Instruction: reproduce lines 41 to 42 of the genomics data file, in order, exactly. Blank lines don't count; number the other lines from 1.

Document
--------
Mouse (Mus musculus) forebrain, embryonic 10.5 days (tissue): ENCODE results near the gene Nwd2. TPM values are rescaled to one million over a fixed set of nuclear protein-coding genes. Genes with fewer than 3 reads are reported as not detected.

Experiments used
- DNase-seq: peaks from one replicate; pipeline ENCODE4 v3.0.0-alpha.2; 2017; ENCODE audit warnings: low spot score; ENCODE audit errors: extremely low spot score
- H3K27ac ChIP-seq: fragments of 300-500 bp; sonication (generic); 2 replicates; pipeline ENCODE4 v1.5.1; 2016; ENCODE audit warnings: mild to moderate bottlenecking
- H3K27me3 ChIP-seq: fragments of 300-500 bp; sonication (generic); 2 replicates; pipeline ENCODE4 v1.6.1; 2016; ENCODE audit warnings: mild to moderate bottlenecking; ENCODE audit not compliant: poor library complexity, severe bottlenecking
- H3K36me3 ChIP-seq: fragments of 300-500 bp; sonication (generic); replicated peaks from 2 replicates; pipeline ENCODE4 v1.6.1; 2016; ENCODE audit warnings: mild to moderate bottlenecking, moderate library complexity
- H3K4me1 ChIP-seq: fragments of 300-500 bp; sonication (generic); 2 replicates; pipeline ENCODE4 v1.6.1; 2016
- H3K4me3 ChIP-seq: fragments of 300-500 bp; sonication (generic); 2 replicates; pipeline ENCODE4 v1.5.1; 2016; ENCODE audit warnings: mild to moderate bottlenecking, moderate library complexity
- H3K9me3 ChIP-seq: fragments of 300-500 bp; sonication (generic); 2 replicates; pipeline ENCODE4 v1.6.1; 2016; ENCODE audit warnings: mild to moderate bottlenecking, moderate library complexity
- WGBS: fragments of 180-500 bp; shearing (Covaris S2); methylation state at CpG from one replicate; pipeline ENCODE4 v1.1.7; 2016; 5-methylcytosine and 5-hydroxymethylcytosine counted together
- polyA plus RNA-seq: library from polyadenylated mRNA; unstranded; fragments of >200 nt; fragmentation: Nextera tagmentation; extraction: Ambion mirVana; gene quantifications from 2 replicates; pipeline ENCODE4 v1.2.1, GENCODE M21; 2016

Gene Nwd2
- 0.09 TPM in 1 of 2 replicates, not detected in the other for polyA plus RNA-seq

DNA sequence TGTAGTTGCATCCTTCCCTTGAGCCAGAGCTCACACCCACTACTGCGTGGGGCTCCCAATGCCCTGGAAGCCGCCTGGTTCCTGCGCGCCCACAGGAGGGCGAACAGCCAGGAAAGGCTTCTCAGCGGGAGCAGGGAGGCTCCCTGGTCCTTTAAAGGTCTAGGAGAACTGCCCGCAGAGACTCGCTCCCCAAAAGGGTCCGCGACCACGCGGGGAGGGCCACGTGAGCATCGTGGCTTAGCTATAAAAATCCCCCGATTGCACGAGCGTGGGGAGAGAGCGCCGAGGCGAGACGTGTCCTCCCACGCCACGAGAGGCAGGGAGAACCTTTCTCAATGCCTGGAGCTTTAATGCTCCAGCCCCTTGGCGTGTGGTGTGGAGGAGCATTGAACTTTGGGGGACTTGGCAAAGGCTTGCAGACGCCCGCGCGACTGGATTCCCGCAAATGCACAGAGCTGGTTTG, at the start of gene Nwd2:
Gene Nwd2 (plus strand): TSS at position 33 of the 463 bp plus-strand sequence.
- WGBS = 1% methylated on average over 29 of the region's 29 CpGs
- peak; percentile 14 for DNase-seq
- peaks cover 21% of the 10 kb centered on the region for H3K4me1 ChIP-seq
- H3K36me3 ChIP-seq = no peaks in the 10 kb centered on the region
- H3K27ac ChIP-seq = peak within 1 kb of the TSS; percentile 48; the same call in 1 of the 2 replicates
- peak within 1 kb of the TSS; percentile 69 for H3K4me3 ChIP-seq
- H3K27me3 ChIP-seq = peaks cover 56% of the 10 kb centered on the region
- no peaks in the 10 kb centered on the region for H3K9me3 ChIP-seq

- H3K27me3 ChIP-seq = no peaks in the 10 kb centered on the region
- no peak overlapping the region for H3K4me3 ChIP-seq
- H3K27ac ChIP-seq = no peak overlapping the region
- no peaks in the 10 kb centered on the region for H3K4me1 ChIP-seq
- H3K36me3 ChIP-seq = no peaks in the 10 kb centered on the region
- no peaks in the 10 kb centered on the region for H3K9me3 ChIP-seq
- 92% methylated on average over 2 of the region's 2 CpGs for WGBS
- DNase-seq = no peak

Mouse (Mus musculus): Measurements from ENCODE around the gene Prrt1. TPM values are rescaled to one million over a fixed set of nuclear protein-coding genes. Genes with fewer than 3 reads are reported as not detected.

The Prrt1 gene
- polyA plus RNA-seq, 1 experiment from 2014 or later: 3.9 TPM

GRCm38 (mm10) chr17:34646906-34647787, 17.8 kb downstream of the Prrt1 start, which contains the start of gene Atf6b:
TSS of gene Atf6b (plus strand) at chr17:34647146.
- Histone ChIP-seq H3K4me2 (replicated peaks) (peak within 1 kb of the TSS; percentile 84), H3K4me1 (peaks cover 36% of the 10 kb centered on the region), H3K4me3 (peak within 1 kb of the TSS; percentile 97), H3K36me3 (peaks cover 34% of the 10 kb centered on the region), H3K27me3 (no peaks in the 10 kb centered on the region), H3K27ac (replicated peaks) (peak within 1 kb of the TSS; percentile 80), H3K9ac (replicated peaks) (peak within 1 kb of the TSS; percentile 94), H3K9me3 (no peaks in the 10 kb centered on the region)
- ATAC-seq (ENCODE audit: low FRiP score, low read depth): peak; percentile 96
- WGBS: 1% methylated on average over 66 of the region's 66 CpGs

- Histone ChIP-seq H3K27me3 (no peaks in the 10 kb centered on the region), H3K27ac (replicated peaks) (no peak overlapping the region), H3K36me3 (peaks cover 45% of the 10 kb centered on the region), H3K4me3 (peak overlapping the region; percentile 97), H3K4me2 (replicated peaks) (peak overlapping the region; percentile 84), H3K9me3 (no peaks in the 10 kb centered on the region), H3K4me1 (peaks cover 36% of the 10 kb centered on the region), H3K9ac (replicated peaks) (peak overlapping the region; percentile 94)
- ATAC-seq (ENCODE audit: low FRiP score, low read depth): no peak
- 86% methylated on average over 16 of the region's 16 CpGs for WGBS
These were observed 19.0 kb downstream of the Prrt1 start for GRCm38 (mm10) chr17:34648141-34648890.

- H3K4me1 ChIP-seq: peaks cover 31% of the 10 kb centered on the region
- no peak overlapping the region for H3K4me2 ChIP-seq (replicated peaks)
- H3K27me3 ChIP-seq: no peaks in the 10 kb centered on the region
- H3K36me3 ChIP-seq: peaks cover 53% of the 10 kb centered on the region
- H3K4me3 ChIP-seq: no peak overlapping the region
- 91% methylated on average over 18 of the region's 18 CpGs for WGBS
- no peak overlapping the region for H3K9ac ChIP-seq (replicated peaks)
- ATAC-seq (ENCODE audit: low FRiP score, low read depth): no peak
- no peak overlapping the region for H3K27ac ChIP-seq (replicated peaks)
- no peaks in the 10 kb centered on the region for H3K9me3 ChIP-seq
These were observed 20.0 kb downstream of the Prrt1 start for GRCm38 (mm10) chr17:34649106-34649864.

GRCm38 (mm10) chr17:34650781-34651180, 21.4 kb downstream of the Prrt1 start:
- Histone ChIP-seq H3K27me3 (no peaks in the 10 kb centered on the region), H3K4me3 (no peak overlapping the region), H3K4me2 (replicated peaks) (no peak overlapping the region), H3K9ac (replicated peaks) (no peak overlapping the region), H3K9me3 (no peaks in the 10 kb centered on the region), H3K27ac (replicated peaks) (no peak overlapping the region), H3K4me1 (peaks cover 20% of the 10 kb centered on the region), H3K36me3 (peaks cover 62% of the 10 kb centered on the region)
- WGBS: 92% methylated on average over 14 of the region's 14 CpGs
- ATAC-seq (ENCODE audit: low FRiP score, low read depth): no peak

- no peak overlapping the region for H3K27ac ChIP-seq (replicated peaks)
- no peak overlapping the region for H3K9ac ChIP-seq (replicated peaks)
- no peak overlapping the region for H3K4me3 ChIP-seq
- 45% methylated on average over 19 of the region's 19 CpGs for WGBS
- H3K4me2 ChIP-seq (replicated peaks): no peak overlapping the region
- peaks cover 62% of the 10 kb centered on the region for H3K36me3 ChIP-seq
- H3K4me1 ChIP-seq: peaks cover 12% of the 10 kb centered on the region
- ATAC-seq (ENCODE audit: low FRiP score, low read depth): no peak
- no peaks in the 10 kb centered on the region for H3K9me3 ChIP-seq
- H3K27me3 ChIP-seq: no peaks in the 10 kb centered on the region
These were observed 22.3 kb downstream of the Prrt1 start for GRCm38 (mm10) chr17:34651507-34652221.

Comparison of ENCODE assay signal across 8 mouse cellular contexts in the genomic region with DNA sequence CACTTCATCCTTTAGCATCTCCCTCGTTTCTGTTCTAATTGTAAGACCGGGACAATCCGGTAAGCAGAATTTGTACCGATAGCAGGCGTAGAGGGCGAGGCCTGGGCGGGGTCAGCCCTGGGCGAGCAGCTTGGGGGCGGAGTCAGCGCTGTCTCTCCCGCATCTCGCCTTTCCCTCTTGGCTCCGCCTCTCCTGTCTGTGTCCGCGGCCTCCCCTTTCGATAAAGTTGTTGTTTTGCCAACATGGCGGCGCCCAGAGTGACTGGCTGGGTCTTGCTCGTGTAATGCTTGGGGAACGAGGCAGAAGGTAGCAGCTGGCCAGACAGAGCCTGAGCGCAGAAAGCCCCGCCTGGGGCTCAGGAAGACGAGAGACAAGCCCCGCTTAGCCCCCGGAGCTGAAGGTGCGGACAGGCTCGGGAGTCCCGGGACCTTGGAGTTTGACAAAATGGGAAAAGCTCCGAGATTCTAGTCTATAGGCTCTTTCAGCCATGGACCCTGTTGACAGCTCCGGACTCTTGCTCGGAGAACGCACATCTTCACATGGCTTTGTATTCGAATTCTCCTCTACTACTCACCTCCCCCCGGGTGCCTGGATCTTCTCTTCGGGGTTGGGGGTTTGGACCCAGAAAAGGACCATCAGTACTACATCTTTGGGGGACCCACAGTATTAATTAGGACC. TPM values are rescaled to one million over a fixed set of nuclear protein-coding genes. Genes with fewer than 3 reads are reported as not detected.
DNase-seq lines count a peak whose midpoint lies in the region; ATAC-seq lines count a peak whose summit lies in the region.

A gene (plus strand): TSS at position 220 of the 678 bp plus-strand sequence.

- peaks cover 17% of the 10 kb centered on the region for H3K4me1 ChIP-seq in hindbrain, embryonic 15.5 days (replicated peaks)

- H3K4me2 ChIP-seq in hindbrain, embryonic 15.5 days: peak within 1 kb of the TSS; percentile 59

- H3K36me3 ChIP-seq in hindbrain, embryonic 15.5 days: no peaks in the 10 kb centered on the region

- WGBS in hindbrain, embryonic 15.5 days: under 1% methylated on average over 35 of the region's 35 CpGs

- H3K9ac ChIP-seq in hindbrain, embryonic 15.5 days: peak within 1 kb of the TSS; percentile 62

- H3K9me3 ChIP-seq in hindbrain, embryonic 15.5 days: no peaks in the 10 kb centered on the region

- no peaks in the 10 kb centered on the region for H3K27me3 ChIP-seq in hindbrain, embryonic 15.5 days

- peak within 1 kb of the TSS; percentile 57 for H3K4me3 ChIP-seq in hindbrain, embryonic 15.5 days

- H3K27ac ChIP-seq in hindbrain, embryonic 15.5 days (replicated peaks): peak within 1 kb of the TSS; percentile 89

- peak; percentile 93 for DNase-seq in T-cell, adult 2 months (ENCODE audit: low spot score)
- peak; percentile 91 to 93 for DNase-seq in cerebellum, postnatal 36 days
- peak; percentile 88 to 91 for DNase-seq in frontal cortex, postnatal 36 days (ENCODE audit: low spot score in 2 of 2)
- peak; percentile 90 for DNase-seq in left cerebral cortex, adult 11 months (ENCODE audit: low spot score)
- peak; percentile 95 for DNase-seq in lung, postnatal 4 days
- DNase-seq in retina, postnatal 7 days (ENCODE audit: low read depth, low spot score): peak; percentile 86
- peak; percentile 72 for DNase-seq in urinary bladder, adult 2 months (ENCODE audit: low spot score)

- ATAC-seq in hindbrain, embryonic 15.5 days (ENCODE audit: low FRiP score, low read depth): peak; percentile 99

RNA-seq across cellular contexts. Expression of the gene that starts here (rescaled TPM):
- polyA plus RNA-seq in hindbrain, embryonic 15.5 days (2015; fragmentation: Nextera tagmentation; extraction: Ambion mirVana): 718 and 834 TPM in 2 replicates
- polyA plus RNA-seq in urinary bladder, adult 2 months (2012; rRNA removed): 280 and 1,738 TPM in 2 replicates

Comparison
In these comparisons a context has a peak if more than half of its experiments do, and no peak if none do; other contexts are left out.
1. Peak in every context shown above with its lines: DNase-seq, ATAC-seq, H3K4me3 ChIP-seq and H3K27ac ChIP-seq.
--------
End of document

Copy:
- ATAC-seq (ENCODE audit: low FRiP score, low read depth): no peak
- 86% methylated on average over 16 of the region's 16 CpGs for WGBS